The senses of most animals are optimized. In other words, they are as sensitive as they could possibly be without causing problems due to oversensitivity.

What does it mean to say that senses are "optimized"?

Rob de Ruyter illustrated sensory optimization by embedding a fly in orange wax and monitoring the neurons of its visual system. Ruyter found that neurons in the fly's visual system were so sensitive that they were close to the theoretical limit imposed by their optical system (Flam, 1993).

The same is true of human senses. Human hearing, for example, is so sensitive that if it was any more powerful, we would hear the movements of molecules in the air (Brownian movement) hitting our eardrums.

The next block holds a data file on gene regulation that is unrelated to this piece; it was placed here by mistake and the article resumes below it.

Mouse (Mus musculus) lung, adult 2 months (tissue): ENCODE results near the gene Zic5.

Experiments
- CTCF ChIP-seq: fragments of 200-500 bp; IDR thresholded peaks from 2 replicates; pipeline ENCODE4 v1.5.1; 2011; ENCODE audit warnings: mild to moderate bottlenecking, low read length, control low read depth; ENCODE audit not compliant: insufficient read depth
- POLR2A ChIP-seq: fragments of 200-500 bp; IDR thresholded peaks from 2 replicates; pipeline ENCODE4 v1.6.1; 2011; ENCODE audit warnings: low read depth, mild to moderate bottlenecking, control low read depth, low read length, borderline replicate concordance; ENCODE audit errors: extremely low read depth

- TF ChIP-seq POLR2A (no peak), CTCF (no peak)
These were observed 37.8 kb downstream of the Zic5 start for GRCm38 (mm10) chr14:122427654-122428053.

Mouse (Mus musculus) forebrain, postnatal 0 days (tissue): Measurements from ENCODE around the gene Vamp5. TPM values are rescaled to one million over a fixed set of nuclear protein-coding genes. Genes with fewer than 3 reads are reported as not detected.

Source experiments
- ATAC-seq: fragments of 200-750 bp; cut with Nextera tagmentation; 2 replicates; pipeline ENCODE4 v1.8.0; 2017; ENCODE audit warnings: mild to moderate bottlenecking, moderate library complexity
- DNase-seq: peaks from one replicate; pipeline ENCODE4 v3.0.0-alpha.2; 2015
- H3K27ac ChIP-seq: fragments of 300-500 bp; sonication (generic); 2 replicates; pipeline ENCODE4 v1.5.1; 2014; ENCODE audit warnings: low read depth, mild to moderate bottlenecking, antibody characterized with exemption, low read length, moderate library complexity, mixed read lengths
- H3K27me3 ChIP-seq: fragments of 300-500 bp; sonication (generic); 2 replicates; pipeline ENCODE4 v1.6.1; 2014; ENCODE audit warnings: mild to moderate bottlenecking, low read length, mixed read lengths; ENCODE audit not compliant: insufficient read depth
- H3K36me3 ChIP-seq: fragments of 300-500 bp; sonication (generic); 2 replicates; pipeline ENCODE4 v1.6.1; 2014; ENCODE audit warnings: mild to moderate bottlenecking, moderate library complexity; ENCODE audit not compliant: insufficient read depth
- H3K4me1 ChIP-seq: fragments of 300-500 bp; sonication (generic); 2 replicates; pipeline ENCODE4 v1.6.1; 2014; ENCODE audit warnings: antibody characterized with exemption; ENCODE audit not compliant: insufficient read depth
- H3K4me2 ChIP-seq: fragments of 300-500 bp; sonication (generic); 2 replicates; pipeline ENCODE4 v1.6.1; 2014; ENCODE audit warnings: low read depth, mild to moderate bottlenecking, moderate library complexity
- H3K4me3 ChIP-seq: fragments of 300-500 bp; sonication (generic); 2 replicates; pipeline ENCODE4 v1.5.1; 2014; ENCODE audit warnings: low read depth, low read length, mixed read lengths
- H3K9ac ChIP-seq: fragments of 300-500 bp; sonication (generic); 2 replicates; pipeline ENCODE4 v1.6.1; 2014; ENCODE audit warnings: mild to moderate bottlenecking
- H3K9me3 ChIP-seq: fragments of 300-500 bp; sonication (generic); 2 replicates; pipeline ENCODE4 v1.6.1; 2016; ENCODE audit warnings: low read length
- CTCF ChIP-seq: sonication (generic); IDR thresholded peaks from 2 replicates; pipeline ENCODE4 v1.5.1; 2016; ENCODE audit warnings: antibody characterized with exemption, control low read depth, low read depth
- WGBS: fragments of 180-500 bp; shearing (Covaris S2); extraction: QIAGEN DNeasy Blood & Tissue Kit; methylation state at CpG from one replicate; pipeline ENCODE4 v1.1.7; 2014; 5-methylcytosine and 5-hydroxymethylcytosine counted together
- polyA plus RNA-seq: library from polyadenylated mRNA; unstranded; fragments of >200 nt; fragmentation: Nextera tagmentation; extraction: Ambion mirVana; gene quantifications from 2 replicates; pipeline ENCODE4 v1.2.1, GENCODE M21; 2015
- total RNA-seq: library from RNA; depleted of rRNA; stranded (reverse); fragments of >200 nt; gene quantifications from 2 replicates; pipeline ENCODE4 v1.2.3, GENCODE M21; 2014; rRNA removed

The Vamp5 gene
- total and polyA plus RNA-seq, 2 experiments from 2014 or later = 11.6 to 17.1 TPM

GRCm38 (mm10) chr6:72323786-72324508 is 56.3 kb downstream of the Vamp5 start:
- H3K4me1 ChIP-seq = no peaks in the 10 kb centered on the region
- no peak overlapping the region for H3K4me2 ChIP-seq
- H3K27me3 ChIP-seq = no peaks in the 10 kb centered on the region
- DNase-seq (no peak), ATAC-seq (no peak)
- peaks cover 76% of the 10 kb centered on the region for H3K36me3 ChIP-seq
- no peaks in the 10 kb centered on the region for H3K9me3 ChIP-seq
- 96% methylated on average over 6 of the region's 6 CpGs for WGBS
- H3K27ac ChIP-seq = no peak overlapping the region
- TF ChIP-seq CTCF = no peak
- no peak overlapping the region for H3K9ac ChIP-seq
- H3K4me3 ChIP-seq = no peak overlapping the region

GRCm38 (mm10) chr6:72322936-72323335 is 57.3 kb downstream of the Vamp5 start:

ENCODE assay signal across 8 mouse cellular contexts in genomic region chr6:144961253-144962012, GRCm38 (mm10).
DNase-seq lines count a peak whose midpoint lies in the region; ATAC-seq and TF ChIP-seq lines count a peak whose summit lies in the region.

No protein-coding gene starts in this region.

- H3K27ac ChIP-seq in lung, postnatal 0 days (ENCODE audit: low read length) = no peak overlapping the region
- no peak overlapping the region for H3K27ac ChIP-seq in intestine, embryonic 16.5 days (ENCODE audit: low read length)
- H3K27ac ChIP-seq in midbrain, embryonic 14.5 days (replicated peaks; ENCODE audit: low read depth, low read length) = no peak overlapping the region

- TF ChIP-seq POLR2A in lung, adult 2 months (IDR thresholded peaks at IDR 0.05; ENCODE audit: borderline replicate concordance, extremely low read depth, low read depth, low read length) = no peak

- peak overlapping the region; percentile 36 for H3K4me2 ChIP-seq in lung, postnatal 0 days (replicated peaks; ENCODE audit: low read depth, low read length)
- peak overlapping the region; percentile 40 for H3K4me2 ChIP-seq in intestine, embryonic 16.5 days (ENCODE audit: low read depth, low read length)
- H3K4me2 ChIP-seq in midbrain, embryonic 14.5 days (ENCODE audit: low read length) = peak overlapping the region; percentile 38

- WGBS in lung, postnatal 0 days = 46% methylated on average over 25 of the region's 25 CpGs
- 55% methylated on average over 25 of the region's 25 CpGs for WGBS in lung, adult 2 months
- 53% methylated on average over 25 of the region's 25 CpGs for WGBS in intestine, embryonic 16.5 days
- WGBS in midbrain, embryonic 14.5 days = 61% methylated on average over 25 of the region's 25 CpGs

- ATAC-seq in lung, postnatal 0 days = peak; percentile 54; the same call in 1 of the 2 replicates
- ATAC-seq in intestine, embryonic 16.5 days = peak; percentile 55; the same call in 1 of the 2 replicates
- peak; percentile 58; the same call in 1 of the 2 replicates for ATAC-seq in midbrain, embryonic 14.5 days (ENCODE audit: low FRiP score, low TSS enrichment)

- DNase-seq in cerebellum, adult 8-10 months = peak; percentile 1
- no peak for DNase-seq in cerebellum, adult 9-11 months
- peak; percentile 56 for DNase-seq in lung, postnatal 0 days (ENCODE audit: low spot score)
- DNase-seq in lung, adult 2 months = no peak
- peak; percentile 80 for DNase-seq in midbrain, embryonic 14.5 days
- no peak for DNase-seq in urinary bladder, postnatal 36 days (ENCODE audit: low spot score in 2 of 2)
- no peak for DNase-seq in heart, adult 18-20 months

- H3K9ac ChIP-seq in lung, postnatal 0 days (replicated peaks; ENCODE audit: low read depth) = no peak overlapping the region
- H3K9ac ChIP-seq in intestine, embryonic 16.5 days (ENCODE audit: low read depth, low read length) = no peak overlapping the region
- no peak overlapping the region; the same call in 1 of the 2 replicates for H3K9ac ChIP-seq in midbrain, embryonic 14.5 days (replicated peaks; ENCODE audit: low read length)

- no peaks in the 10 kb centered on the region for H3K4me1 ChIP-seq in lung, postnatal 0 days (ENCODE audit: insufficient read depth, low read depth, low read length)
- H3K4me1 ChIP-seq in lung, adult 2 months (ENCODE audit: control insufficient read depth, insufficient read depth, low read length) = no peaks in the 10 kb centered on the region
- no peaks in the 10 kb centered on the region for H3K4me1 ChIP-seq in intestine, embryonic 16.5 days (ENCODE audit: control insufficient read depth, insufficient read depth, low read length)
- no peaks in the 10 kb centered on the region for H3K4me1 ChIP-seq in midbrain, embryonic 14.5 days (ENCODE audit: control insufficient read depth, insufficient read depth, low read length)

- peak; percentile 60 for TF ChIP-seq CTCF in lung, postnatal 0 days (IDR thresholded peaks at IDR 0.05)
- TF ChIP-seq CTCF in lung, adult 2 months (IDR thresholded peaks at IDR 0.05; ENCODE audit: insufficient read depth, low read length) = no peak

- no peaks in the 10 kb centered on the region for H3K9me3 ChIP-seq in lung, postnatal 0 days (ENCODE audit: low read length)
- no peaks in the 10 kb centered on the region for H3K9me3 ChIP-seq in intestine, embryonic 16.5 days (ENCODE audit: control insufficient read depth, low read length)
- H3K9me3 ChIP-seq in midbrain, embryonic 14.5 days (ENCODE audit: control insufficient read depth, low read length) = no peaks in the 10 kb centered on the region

What would we hear, if our ears were more sensitive?

Light can be conceived as waves (light waves) or as a stream of particles (photons). Photons are extremely tiny units of energy.

A 50 watt incandescent bulb, almost too dim for reading, puts out 3,800,000,000,000,000,000 photons per second. Yet a single photoreceptor in the human eye can respond to three or four photons, when the eye is completely adapted to darkness.

How sensitive are human photoreceptors?

Light and the Visual Waveform

Light is a form of electromagnetic radiation. It is the same type of energy as television waves and radio waves. The diagram shows electromagnetic radiation from gamma rays (left) to radio broadcast bands (right). Visible light is a tiny segment of the spectrum.